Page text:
What is a Cylinder Block: Meaning, Components, Types, Functions & Working
A cylinder block, or an engine block, is a prime component of a vehicle’s engine. It plays a crucial role in lubricating the engine, controls temperature and aids in engine stability. To ensure that the component fulfils its purpose and forms the foundation of the engine system, it is made with quality material to withstand extreme temperatures and high loads.
The following sections mention in detail the engine block, its functions, components and material.
What is an Engine or Cylinder Block?
Engine or cylinder blocks refer to the big containers that house the cylinder and its internal parts, including the coolant tubes, intake and exhaust channels, crankcases, etc.
It is the primary stationary body and forms the basis of an automotive engine. The cylinder block provides support and enclosure and may also have a separate crankcase for the crankshaft. A separate aluminium crankcase is favourable because it is lighter, not so expensive and easier to replace.
What are the Functions of a Cylinder Block?
It performs various functions as one of the major components of an automobile’s engine. These are mentioned as below:
- It encloses the connecting rod, piston and crankshaft, ensuring that all three work together.
- The engine block also supports engine components, including the auxiliary devices, such as the air conditioner, exhaust, manifold, alternator and more.
- The component also plays an important role in circuit cooling.
- The cylinder block is also a part of the lubrication cycle, such as the oil pump, filer pan and more.
What Are the Components of a Cylinder Block?
The construction of a cylinder block consists of the following major components:
- Cylinder head covers
- Auxiliary equipment support
- Engine block
- Oil pan
- Lubrication circuit passages
- Cylinder head
- Coolant circuit passage
- Crankshaft fixing support
- Threaded hole for cylinder head bolts
What Are the Types of Cylinder or Engine Blocks?
To know the types of cylinder blocks, you need to know that they are classified depending on the configuration of the engine cylinder. Find the different types of cylinder blocks below:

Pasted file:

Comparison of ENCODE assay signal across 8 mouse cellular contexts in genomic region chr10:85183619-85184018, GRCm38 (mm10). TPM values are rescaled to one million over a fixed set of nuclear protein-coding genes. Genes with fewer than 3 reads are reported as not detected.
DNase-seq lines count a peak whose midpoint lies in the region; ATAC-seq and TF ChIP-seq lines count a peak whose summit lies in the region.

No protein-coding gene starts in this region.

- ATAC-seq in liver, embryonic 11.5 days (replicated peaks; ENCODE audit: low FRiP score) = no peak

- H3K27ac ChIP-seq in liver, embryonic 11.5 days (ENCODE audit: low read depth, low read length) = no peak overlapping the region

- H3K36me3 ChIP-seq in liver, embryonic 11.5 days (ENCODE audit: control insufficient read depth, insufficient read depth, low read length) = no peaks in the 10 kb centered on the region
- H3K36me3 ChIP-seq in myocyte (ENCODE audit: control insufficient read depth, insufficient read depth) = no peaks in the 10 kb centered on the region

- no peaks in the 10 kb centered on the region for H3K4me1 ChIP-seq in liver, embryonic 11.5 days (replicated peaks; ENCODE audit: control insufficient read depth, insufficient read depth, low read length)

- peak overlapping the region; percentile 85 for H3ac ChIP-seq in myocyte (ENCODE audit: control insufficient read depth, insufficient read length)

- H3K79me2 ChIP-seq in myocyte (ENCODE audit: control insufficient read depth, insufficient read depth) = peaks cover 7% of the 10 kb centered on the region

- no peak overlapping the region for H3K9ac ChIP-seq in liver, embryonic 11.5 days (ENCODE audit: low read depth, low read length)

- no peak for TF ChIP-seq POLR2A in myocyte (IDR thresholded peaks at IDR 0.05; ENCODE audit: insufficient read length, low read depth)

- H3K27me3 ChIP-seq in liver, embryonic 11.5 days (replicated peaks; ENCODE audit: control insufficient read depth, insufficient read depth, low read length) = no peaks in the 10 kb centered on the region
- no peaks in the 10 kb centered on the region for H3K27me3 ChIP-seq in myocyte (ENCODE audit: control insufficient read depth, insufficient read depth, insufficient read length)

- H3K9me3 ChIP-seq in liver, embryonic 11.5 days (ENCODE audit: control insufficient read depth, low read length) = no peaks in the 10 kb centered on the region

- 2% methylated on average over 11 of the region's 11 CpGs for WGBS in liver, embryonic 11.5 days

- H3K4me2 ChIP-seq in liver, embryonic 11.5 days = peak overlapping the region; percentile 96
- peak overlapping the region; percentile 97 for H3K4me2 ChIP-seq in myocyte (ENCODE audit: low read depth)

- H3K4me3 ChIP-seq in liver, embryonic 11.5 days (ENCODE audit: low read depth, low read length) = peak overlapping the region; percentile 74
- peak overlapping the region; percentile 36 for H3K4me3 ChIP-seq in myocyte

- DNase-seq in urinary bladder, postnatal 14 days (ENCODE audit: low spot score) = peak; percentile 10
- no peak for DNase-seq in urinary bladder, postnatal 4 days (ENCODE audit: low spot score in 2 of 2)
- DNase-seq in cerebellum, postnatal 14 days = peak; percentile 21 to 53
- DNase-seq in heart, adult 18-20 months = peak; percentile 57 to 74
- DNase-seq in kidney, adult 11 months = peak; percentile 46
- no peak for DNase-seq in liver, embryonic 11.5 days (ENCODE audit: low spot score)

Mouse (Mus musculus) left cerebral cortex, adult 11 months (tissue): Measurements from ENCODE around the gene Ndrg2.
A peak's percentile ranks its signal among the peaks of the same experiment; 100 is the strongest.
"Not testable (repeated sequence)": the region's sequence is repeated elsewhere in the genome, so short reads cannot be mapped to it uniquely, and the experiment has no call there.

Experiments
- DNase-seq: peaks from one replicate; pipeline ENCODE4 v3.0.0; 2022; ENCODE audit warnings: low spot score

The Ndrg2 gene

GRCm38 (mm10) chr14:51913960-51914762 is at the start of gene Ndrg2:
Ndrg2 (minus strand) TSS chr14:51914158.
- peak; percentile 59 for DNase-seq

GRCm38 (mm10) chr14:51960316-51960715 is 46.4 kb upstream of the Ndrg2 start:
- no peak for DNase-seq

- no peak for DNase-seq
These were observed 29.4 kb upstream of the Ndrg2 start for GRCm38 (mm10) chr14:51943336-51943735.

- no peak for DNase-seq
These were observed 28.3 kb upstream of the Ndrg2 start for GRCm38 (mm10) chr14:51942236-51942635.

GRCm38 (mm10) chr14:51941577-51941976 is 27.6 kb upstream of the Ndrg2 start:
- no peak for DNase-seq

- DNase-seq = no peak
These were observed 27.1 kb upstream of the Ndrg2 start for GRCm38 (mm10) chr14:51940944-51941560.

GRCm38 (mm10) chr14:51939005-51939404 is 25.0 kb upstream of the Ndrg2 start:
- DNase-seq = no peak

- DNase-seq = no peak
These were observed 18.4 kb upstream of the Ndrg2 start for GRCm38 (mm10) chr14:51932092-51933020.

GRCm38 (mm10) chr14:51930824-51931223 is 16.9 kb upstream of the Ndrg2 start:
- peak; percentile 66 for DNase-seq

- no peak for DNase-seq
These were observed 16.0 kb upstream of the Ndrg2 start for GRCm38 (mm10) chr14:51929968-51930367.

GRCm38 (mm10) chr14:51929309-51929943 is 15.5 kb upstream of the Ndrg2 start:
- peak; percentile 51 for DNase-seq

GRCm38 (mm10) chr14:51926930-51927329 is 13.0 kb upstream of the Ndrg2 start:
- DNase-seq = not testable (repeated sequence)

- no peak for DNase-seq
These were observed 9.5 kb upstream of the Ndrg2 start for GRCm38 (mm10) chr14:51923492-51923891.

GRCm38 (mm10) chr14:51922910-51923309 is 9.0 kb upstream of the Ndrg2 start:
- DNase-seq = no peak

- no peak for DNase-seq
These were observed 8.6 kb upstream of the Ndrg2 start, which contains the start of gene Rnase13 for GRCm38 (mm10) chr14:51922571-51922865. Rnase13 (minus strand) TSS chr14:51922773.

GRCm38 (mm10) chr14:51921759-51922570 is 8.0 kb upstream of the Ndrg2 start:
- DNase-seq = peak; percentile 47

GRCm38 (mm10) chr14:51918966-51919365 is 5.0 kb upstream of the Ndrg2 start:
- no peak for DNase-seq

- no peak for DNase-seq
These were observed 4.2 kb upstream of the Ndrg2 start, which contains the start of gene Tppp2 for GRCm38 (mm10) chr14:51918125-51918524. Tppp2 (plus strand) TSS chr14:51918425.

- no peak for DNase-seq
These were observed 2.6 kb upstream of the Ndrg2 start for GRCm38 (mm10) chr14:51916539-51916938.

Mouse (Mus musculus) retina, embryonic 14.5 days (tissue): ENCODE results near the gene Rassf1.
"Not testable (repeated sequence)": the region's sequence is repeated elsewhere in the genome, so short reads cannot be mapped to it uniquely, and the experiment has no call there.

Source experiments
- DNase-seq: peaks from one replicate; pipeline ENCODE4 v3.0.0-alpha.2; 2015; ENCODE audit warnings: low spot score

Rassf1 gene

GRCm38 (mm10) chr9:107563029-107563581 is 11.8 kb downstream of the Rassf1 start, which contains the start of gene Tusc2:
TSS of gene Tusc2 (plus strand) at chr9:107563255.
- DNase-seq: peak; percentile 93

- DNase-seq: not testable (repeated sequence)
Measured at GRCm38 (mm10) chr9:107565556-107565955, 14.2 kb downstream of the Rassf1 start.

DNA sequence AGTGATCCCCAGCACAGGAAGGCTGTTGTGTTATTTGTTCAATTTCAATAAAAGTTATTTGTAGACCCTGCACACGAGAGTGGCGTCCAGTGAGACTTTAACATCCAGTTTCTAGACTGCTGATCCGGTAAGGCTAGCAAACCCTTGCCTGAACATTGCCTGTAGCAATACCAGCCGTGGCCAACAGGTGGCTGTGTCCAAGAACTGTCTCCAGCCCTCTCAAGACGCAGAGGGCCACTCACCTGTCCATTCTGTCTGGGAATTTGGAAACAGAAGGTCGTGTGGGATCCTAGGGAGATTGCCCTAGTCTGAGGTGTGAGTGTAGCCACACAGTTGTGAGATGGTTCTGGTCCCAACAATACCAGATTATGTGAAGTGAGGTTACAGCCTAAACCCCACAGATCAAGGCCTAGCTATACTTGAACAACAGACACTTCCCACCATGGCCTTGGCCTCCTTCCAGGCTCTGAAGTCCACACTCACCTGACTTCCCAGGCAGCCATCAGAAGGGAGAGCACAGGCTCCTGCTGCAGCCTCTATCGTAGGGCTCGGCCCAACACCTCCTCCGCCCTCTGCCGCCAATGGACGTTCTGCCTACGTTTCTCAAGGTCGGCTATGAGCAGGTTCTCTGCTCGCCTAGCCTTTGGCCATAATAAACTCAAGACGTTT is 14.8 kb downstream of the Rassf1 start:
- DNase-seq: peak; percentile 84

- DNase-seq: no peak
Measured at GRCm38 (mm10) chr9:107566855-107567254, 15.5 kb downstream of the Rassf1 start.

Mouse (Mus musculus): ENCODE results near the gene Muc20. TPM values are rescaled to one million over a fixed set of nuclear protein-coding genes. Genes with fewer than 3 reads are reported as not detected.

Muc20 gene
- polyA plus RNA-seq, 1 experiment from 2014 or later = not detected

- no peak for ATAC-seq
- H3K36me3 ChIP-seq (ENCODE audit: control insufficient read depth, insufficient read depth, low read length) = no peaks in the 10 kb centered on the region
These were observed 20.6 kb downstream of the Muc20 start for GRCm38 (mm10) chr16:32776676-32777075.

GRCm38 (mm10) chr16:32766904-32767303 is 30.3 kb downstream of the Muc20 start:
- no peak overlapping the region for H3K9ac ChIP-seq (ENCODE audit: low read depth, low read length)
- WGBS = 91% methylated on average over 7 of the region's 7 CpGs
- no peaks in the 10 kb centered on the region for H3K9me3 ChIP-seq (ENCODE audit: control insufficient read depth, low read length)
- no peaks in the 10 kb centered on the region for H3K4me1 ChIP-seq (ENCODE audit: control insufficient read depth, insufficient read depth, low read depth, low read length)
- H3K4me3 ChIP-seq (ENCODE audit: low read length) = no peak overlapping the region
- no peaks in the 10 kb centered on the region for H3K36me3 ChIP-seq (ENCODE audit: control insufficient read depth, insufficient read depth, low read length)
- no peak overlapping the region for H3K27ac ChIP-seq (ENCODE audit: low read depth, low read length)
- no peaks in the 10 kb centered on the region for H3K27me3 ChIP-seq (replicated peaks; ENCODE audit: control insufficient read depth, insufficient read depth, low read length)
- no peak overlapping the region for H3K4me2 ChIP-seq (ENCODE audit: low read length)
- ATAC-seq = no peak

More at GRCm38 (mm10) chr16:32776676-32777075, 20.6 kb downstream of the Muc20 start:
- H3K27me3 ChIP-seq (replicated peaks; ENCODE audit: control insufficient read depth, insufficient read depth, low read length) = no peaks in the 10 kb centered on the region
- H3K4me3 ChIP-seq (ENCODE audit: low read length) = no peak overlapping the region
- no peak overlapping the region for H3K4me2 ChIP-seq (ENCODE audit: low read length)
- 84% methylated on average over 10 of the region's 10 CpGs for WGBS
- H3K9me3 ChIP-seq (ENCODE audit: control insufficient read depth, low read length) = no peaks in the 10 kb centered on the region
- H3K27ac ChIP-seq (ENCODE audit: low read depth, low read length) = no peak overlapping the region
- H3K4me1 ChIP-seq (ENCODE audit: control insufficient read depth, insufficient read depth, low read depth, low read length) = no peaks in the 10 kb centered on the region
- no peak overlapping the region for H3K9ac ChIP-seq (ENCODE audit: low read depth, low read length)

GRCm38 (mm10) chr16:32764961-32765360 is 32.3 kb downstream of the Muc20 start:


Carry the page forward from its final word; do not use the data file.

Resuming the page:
1. V Engine Cylinder
It is a common and frequently utilised type of engine cylinder in recent days. Two rows of engines are stacked in this type of cylinder block. They are further angled with each other, as a wider angle makes it harder to balance the engine. Thus, the angle V is typically kept between 15 degrees and 20 degrees. Balancing this type of engine can be a bit challenging with counterweights on the crankshaft.
2. Inline Engine Cylinder
As the name suggests, a series of cylinders are arranged in a straight line in this type of engine block. Generally, vehicles that have this type of engine cylinder installed in them work smoother. This is the reason why they are used more in vehicles where high rpm is needed, such as passenger cars.
3. Opposed Engine or Boxer Engine Cylinder
The opposed engine is the flat-pressed V engine. In this type, two rows of cylinders are kept opposite to each other. Also termed pancake engines, they require small headroom so that the engine area can be compact. Due to their build, they are typically installed in high-end vehicles.
What are the Materials Used to Make Cylinder Blocks?
The primary material in making this component is typically grey cast iron. However, to increase its performance, manufacturers may add chromium and nickel.
Here are some instances of different cylinder head parts and their corresponding materials.
- Material for Crankcase: The crankcase present at the base is primarily made of aluminium and sometimes of grey cast iron—using aluminium results in a lighter component that performs better.
- Material for Aluminium Block: Cast iron or steel sleeves are utilised on the cylinder in the aluminium block. Due to higher thermal conductivity, aluminium blocks help in preserving temperature consistency.
- Material for Cylinder Walls: Further, the cylinder walls in the system are made of cast iron due to the metal’s low wear and tear capability. Some smaller engines may also use chromium to improve the component's life cycle.
Overall, cast iron is the major material used for cylinder blocks since it is machine-friendly and has higher wear quality. This production method is used to create the parts to establish a sturdy basis for the parts.
What are the Common Problems in Cylinder Blocks?
Similar to other vehicle components, the cylinder blocks, too, tend to produce some issues with time. They typically are:
Engine Coolant Leakage
The radiator, water pump, frayed hose, or heater core are possible leak-causing components. It can occasionally be brought on by the engine block cracking itself. A freeze-out plug may come loose or rust, but replacing it is simple.
After rigorous and continued vehicle usage, the component may wear out on its own. This can lead to troubles with the piston ring, and the cylinder can develop cracks, which would need immediate attention.
Porous Cylinder Block
This issue can be caused by any type of contamination that somehow enters the engine, usually during manufacturing.
Therefore, the cylinder or engine block is a crucial part of the vehicle, and you must keep an eye out for any symptom of malfunction. This will ensure timely remedial steps and curb expensive repairs/replacements in the long run.